Tuesday, September 29, 2009

Budgets and a few disclaimers. Let's start with the disclaimers.

1. I am going to say some things in this post that might make you think I am a total idiot. At the very least, you might question my/our priorities and think I/we act kind of entitled/spoiled/wasteful. Please don't let these observations keep you from sharing some budgeting tips and tricks. I have talked to you and read your stuff, and I know that lots of you are real life adults who, like, budget and stuff.

2. Even if I claim in some of my ridiculous rants that will follow that I will not cut out X or cannot live without Y, feel free to tell me why life without X and/or Y is great or that cutting out those things is exactly what we should do. I want to hear your real life experiences and learn from your financial voodoo powers.

3. I might cuss because talking about not spending money makes me cuss. Damn it. See?

4. No need to tell me, Sarah, if you are looking to save a few bucks here and there don't buy giant framed glamour shots of yourself, YOU IDIOT. Because, dude? Totally get that. It won't happen again (until Ben loses the beard and my haircut changes).

I mentioned yesterday that we hit up Barnes and Noble for Dave Ramsey's _Total Money Makeover_, and our purchase of the book in hard back for $2.50 more than it cost at Target the previous day (when we declared the price tag too high) is exhibit A in the case of WHY WE NEED A FRIGGIN' BUDGET.

We quickly determined that the book is not exactly for us, mostly because it's really, really creepy. Culty creepy. But I occasionally listen to Dave's radio show, and I am always struck by the callers who make less than grad student wages and own their houses and cars debt-free and tithe 40% of their paychecks and STILL stockpile money in their savings account while watching their retirement fund grow to the millions. You don't have to look at my closet full of Snuggies, Sham Wows, and Magic Bullets to know that "too good to be true" is not a phrase that registers with me.

After reading the book, which is full of the same rags to riches, debt to miser kind of stories (featuring single income families who barely make 5 figures and have like 6 kids), I kind of think these stories ARE true because the strategy is ruthless. Unlike other financial planners who tell you to pay your savings account first and pay your debt from highest to lowest interest, Dave says pour all of your money into the debt pit, and pay your debt from smallest to largest. He advises saving $1000 for true emergencies (and he offers a very sharp definition of emergencies which are NOT things like regular car repairs, spontaneous trips, and outgrown/worn clothes) and then taking all of the rest of your money in your accounts and throwing it at your debt. He calls it a debt snowball-- you pay off your smallest debt first, then you take all the extra money you can scrape together plus the old minimum payment from that bill and roll it onto the next largest debt. Eventually, you have an avalanche of debt relief. And this, my friends, is the best metaphor in the whole book which is full of the very worst allusions and comparisons I have ever read (like diaper rash, which figures prominently as an extended metaphor. Poetry it ain't).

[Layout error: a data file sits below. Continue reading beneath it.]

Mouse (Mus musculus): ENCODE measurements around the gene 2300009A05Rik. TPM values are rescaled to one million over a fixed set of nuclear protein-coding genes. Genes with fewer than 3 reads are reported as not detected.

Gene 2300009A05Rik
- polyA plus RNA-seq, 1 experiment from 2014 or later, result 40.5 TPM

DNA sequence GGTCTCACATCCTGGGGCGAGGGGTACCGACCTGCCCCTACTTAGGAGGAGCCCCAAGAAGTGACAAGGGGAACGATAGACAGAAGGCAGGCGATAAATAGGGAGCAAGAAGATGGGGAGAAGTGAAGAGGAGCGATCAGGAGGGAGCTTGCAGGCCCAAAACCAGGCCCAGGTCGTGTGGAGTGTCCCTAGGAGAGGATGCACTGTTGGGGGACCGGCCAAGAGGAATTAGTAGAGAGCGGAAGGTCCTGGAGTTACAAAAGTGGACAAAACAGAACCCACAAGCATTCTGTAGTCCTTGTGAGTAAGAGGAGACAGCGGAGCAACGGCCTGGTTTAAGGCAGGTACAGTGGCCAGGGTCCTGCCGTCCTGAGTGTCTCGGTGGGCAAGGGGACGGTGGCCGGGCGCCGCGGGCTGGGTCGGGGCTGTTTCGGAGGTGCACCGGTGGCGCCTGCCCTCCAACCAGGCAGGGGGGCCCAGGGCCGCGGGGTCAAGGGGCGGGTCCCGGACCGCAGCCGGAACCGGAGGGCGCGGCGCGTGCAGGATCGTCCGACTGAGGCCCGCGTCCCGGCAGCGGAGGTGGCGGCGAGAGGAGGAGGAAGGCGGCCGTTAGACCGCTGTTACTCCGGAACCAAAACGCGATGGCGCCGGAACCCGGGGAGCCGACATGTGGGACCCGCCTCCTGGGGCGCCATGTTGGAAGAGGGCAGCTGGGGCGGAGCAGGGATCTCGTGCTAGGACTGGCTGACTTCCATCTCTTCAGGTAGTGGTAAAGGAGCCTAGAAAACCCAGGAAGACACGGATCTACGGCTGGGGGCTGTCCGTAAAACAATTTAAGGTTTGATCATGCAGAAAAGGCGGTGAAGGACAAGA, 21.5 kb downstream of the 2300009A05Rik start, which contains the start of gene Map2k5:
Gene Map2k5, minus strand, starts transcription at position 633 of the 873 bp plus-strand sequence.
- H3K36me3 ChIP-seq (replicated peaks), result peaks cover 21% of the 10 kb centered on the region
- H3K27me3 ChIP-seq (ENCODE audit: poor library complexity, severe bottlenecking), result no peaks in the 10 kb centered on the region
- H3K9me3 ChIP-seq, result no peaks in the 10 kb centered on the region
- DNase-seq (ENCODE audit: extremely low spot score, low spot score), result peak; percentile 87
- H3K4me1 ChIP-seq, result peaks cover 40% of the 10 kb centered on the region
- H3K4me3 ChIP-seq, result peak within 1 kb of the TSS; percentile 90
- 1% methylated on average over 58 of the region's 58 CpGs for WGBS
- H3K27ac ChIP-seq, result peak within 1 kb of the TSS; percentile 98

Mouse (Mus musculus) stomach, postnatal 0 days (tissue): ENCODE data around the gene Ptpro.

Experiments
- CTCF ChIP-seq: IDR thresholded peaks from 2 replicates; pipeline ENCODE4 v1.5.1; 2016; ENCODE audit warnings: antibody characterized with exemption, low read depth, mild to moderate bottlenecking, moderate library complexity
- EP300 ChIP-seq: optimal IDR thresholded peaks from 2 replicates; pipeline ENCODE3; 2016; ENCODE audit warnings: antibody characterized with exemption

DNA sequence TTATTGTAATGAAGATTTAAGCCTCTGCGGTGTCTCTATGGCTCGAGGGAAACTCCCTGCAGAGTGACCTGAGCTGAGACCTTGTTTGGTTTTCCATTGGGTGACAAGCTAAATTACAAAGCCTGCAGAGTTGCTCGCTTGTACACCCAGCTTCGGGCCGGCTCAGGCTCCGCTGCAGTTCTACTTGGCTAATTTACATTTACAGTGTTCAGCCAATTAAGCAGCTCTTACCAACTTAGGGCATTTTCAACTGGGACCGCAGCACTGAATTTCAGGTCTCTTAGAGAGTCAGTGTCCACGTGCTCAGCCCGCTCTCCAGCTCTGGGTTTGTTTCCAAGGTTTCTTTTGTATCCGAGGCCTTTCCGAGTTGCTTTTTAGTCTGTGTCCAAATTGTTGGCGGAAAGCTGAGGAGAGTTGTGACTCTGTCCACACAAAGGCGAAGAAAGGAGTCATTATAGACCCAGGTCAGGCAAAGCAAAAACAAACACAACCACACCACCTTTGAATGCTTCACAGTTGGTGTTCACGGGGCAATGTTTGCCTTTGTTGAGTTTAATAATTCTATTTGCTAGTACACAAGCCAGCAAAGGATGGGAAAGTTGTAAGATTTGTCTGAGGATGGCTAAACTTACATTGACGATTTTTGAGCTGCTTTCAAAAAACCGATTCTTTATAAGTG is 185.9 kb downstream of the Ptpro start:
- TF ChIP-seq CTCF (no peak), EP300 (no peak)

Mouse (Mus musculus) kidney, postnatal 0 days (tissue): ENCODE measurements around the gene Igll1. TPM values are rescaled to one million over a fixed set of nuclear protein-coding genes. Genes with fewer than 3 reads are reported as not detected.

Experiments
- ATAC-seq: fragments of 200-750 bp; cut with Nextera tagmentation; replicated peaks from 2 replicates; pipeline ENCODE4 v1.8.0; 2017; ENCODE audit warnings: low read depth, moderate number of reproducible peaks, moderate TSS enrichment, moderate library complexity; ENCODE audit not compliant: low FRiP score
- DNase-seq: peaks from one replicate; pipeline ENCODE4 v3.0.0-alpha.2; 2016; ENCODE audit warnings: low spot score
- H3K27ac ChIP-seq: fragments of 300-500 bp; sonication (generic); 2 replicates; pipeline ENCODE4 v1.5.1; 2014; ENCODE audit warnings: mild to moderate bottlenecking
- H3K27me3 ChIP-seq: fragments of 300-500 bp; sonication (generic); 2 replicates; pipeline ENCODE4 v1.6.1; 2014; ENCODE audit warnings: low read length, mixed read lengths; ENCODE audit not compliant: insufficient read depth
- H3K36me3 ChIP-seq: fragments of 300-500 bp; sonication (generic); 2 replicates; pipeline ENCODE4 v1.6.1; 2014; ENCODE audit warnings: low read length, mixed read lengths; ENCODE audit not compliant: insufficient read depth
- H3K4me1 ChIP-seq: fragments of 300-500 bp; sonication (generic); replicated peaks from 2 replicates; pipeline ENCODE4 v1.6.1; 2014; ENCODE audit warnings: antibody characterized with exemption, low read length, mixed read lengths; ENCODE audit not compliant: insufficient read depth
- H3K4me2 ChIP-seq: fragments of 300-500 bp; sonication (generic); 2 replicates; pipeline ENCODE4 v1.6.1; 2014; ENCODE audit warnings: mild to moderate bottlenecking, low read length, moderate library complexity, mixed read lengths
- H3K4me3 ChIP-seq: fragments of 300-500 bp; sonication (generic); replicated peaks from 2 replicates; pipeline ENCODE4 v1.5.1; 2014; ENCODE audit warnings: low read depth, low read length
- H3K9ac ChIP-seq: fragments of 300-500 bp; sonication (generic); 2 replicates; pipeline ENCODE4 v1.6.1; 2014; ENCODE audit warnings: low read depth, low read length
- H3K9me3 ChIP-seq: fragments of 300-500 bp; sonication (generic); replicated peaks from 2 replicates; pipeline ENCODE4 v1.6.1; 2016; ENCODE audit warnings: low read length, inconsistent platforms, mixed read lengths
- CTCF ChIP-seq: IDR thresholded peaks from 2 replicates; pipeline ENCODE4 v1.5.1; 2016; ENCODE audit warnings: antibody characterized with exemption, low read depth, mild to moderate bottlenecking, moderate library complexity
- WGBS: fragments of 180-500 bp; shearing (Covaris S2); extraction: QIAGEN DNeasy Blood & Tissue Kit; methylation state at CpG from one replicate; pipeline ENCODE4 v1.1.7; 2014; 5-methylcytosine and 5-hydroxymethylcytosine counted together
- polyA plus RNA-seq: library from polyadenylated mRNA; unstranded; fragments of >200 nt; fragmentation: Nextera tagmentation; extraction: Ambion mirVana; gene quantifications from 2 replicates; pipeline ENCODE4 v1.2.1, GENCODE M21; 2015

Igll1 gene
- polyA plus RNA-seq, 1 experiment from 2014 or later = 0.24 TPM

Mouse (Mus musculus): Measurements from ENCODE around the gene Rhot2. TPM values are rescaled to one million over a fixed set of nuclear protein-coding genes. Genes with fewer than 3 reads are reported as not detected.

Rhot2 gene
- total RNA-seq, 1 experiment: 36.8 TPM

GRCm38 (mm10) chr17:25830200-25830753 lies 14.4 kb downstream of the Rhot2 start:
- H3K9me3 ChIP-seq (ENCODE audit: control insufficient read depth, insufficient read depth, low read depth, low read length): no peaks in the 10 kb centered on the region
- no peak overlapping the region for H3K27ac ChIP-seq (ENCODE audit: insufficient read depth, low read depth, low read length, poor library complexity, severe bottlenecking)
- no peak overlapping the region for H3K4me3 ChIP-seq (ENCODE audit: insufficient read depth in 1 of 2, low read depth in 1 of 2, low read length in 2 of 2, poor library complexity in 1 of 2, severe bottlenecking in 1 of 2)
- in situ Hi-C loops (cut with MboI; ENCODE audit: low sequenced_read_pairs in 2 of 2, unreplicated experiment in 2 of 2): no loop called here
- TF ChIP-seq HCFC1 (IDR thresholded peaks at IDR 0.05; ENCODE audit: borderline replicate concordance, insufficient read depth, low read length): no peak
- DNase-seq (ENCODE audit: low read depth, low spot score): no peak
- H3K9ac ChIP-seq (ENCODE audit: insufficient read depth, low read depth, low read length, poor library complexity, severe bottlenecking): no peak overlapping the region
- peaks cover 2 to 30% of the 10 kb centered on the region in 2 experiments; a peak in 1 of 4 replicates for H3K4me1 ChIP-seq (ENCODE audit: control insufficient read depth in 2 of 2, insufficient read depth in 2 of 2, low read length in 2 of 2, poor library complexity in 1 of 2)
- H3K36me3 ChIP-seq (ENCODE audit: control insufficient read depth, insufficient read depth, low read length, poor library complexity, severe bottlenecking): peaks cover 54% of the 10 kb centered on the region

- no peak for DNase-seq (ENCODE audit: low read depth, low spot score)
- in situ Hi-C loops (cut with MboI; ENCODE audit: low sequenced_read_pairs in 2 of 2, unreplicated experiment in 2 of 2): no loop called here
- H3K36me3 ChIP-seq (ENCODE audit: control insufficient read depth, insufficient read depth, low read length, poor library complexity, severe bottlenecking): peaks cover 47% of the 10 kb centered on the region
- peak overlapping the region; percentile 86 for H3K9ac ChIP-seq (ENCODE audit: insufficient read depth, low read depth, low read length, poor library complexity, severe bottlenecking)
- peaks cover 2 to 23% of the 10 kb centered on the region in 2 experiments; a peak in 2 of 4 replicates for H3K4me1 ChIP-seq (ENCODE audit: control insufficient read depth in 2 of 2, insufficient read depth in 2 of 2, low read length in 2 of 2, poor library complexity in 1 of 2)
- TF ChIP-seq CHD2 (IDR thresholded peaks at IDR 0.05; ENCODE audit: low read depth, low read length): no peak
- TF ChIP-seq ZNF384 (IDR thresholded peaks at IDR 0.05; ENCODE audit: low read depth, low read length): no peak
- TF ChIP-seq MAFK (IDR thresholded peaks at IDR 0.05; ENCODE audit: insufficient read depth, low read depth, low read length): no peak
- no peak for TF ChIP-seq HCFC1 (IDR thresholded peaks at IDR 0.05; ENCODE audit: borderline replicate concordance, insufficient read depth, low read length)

Where do you come up with this extra money? You live like a total pauper and you get some odd jobs (he frequently recommends delivering pizzas). And then, apparently, you get so high on the rush of living debt free that you continue the snowball and pay off your cars, your student loans, your mortgage, etc. That's when the real hoarding fun can begin, and you can squirrel your money away for retirement. "Live like no one else," Dave says," And later, you can live like no one else." He also asks "Aren't you sick and tired of being sick and tired?" and he proclaims, "There was too much month at the end of the money" so many times that I imagine these phrases are chanted by his teeming masses of followers who assemble at his Financial Peace University seminars where they wait in line to weep on Dave's shoulder and thank him for sharing his healing vision with them.

He has this great metaphor about being financially fat and standing in front of the mirror and sucking in your stomach and thinking you're skinny, and as I write the scathing paragraph above, I realize that's where Ben and I are right now-- sucking those credit card receipts in and turning sideways so all we see is nice rack of a balance in our savings account. I know when I whine and say we can't do Dave's plan because there are things we just *can't* give up, I am that idiot he's talking about who thinks I can afford something if I can just afford the payments on it. ("Stop paying for yesterday and live for tomorrow" is another phrase that's bandied about quite a bit.)